Introduction To Argument
Lesson 3 of 7
Objective: SWBAT learn and understand the basics (reasoning, counterargument, and sources) of argument writing.
Each day, I begin my ELA class with Reading Time. This is a time for students to access a range of texts. I use this time to conference with students, collect data on class patterns and trends with independent reading and to provide individualized support.
Hook: Class Reading
To begin our introduction on argument, I want to see if students can identify a writer's argument and his/her reasons. This allows me some insight into their thinking skills and whether or not they can make judgment calls on what's important in a text. Most of my eighth graders can summarize a text, the challenge is to see if they can identify the major components that make up the argument of a writer.
I start the lesson by having the Introduction To Argument Powerpoint on the Smartboard. This has the directions for the first part of class. Students will follow along as I read The Pleasure Of Books Speech out loud to the class. This is a great speech to use with students. It definitely pushes students as readers due to some of the vocabulary but also has them think about what books mean. I personally enjoy this as it's about books! It's also a great speech because when students learn the historical context, book burning during World War II, the main claim takes on a completely different meaning.
We read through the piece once to get a general idea of the speech. I then have students read the speech a second time on their own answer the questions that follow. These questions focus on looking for the main argument and the supporting evidence of that argument. They also highlight/underline their answers. The last question asks students to think about why or when this was written.
I give students a few minutes to highlight/underline their findings and then they share with a partner. Here are students then discussing their findings:
We then discuss as a class. This helps me to see if students are able to find the main idea. If needed, I am able to take students through my thinking and show them what the main idea really is and why. It's more important to show students the why of a main idea. They may not remember what the main idea of a piece is once they leave the class but it's important if they are able to figure out why. We have a brief discussion on why the piece was written. Many students bring up it being a response to technology. This gives students a chance to think critically about a text.
I then show them the next slide on the Introduction To Argument Powerpoint, which gives background on the author and time period. Since it was written during World War II we discuss book burning and how this text can connect to this topic. This gives students the historical context and then they can see the piece as more of an argument for the power of books rather than just his love for books. A text like this is great because it is so layered not just in the writing but in the historical context. When students can see that, they can easily highlight the main argument.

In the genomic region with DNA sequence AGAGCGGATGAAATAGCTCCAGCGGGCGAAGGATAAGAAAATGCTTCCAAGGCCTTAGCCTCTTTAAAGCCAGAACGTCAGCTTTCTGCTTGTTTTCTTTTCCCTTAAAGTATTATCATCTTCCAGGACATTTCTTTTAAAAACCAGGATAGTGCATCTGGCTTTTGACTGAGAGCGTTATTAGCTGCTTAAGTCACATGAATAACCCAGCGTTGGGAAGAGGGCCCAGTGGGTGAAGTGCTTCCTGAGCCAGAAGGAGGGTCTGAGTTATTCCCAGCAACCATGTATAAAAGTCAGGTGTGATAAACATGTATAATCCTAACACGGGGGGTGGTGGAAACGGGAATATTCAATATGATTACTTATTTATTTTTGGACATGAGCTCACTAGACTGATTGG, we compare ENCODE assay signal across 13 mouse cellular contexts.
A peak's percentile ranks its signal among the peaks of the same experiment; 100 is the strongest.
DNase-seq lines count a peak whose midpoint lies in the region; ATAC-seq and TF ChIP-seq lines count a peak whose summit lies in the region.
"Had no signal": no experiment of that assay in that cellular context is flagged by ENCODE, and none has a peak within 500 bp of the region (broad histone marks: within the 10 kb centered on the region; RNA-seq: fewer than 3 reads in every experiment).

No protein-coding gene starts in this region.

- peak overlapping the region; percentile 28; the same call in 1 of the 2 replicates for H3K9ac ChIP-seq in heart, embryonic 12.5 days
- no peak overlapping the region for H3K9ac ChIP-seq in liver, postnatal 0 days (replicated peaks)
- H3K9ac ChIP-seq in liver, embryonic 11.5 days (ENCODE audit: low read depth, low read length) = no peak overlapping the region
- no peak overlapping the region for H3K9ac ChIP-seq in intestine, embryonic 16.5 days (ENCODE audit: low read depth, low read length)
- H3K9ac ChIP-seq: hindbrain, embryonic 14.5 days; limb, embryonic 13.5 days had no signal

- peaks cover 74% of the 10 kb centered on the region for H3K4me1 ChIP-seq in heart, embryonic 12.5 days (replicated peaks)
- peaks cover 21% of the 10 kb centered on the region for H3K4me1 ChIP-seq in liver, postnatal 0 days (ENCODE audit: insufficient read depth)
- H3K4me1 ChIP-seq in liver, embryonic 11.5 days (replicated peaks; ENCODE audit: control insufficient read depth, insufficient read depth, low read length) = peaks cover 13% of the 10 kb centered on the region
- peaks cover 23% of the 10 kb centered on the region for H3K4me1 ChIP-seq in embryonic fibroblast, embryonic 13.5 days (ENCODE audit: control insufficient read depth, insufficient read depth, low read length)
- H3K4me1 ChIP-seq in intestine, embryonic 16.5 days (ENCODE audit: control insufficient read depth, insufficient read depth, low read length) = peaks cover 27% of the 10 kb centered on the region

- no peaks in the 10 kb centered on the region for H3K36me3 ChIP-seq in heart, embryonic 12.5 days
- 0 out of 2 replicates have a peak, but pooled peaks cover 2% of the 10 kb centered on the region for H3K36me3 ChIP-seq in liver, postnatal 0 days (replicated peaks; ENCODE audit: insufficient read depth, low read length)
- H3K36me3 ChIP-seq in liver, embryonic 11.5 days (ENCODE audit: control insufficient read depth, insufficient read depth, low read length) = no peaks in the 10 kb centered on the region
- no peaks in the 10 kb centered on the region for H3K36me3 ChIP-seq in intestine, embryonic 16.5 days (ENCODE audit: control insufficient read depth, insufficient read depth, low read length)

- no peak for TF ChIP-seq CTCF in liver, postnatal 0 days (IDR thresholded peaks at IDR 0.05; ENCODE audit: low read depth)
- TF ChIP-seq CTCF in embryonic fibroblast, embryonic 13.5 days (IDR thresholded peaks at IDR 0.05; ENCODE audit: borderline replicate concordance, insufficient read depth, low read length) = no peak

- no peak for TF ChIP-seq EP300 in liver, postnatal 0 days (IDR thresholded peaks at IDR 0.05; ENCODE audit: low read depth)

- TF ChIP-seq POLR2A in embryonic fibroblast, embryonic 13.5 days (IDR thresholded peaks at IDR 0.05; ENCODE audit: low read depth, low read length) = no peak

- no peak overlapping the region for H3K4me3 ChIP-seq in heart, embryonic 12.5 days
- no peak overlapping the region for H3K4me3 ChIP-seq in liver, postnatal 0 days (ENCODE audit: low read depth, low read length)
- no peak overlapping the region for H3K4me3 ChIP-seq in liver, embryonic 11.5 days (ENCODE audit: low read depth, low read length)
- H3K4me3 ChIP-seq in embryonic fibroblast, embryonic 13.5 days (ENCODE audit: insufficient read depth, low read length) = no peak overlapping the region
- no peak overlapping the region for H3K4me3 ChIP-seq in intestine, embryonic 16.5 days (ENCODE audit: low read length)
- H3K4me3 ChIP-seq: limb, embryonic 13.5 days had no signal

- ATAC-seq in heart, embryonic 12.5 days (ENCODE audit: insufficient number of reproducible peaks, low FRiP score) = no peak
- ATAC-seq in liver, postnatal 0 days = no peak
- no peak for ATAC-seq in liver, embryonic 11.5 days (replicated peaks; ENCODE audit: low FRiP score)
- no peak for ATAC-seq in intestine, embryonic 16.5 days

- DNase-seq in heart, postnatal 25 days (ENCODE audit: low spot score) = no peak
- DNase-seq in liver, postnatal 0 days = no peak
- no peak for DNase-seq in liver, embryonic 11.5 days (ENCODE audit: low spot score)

Notes and Review On Argument
Students have, at least in the past few years, been introduced to argument writing. While they are used to hearing the word persuasive and not argument, many of the ideas apply. Instead of spending days upon days of giving students notes on what they already know, I use this part of the lesson as a refresher of the key terms. This serves as a way for students to activate prior knowledge and bring some of these concepts of argument writing to the fore front of our discussion for the unit. It's important to bring this vocabulary into the lesson since we will be referring to it as we continue our work throughout the unit. It helps us all to be on the same page.
I pull up the Introduction To Argument Powerpoint on the Smartboard. I take students through each slide as they take notes in their notebooks. These notes will help them as they write argument pieces and analyze them throughout the unit. They can refer back to these notes to assist them throughout the unit. My students always want something tangible to refer back to and notes like this gives them that.
These notes focuses on the basics of argument writing. Slide #4 reviews the key terms, which are logical reasoning, claims, evidence, and evaluation. I remind students what each one means. Slide #4 reviews what counterarguments are and why they important to strengthen a writer's own argument. The next two slides gives examples of counter arguments and we discuss why the second one is a stronger counter argument as it refutes the opposing side in a stronger manner. Slide #8 reviews the importance of and how to properly use sources. While there are a lot of notes here, a lot of this is not new but it will help us begin to think about what goes in an argument writing piece.
This video explains how I use this Powerpoint and the importance behind the key terms: Argument Notes Explanation.
I am usually not one to give notes but I think as an introduction to a unit, it can be a great way to focus students' thinking and give the class a common vocabulary as the unit progresses.